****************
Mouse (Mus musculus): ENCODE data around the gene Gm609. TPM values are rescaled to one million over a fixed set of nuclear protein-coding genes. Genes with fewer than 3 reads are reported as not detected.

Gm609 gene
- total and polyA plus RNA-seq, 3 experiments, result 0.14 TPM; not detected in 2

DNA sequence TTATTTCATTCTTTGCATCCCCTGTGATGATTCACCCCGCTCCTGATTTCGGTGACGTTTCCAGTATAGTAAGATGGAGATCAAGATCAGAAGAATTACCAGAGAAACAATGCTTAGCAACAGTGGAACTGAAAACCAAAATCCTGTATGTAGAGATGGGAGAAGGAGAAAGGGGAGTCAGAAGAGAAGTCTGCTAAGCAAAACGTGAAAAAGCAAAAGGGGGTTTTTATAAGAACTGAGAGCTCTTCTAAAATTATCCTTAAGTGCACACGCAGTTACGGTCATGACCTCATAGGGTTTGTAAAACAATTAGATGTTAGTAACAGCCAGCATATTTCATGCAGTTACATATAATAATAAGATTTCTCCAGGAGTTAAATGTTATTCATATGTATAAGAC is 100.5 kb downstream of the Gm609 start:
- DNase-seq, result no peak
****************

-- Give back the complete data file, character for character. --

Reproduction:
Mouse (Mus musculus): ENCODE data around the gene Gm609. TPM values are rescaled to one million over a fixed set of nuclear protein-coding genes. Genes with fewer than 3 reads are reported as not detected.

Gm609 gene
- total and polyA plus RNA-seq, 3 experiments, result 0.14 TPM; not detected in 2

DNA sequence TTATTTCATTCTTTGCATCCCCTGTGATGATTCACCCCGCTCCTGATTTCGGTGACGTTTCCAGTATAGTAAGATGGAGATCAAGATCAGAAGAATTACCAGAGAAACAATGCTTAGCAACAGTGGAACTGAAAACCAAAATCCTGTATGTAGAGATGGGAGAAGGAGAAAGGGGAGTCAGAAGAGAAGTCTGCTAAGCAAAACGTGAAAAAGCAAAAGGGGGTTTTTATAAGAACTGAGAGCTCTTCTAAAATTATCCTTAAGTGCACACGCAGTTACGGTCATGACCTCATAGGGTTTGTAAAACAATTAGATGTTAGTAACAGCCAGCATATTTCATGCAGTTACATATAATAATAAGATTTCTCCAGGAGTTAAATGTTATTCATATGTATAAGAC is 100.5 kb downstream of the Gm609 start:
- DNase-seq, result no peak